Collaborative Research

Virologists, immunologists, epidemiologists, chemists, doctors, M.D.-Ph.D.s, pulmonologists…the list goes on – are all involved in the critical research activities brought on by COVID-19. These research activities are often cooperative and collaborative among and between various parties in health care, medicine, drug companies, chemical companies, etc.

Often overlooked in those situations is the National Cooperative Research and Production Act of 1993 (“NCRPA”), and its amendment via the Standards Development Organization Act of 2004 (“SDOA”). While more detail is beyond the scope of this alert, the former ought to be seriously considered – the NCRPA establishes procedures U.S. controlled and located entities to engage in joint research, development, production or other joint venture-like activities to make a voluntary filing with the U.S. Attorney General and the Federal Trade Commission. If that filing is made, and, for some reason, the work of the venture is later challenged under the Clayton Act, the plaintiff, if successful, is limited in its right to recover to its actual (and not treble) damages, interest and reasonable attorneys’ fees.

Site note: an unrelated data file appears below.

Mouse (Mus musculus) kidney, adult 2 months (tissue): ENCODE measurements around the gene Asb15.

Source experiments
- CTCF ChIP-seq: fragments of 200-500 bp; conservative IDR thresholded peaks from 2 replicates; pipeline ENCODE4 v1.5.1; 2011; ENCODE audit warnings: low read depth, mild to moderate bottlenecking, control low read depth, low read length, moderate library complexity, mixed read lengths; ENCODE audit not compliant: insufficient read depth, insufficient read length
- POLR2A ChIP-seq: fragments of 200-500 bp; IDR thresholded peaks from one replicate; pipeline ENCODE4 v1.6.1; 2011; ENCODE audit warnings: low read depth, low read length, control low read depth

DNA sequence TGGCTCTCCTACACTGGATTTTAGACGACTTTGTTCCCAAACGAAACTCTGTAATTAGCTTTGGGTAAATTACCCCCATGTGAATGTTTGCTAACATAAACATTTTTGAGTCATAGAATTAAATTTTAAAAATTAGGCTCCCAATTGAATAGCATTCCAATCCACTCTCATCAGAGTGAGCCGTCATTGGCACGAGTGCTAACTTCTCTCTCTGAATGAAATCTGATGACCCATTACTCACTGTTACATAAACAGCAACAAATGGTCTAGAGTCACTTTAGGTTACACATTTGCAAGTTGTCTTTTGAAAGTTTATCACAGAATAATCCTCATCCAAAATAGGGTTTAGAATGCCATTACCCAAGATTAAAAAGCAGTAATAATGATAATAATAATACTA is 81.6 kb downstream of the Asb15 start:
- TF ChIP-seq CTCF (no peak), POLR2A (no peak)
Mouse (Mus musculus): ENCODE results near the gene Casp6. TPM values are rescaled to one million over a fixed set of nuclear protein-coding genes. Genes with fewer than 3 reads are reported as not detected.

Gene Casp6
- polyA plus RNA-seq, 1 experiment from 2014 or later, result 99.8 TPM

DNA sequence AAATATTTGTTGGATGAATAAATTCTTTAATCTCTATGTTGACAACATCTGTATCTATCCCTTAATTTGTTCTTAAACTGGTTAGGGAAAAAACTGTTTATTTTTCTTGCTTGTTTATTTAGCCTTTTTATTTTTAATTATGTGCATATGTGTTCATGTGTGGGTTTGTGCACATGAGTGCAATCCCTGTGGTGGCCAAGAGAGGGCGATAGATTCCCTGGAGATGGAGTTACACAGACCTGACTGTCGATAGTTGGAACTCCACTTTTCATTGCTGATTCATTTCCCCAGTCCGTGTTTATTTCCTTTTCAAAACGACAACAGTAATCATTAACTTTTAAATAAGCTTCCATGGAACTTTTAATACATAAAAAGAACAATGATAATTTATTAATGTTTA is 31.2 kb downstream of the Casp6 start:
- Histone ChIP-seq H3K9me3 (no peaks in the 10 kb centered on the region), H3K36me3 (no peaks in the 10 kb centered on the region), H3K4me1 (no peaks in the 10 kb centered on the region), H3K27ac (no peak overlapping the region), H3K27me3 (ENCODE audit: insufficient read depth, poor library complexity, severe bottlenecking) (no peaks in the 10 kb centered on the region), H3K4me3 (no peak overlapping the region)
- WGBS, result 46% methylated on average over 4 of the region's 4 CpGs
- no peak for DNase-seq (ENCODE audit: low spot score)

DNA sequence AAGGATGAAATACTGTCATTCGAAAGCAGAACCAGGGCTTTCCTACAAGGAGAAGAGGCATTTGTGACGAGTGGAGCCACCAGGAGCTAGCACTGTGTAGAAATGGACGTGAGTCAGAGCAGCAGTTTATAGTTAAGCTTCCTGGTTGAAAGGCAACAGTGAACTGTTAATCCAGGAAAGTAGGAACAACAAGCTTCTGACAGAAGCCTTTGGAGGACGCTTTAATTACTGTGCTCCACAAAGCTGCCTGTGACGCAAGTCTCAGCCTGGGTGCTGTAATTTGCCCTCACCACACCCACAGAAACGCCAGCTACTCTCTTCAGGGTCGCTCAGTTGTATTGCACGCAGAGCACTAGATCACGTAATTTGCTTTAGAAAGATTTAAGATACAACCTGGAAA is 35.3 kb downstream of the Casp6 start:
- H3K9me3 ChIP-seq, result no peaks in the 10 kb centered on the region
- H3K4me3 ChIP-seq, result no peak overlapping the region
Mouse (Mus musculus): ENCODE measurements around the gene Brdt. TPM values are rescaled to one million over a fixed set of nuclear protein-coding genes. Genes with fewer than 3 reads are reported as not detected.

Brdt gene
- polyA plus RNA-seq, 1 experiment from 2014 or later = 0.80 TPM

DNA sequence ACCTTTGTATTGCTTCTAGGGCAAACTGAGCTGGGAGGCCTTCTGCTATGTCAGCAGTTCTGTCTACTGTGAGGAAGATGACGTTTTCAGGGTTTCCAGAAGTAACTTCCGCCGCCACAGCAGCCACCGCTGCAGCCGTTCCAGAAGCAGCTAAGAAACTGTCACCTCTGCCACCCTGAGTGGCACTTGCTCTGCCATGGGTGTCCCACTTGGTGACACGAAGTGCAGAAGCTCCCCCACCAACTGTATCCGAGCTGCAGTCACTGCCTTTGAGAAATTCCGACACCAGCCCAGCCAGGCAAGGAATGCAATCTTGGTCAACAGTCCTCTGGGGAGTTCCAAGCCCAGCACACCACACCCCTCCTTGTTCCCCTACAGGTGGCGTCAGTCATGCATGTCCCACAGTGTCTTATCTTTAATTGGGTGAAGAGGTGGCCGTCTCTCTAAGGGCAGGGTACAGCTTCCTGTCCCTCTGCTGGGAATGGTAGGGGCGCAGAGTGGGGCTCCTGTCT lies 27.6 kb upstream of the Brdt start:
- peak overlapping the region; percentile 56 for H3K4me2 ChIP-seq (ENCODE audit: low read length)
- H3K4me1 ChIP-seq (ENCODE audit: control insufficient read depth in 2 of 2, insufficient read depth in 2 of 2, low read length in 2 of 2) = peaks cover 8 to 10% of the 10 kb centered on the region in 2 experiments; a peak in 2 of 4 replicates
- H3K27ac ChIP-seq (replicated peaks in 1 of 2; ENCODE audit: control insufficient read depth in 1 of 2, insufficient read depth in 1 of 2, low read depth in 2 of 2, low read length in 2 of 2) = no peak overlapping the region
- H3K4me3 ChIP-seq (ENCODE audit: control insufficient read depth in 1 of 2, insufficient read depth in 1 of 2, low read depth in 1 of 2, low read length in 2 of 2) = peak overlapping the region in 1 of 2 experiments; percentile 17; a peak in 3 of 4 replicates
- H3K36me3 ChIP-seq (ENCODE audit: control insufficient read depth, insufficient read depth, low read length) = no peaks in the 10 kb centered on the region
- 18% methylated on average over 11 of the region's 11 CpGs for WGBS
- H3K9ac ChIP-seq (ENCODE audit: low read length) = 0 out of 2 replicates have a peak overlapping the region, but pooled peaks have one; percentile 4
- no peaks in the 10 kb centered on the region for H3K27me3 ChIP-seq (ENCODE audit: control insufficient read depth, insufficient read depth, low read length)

Helpful information on the NCRPA can be found at https://www.justice.gov/atr/page/file/1197736/download, for example, and, if any reader wishes to discuss this important reduction in potential antitrust liability and the role it plays in facilitating the type of innovation the NCRPA (and the SDOA) promote, we would be happy to do so.

Employee Non-Compete Clauses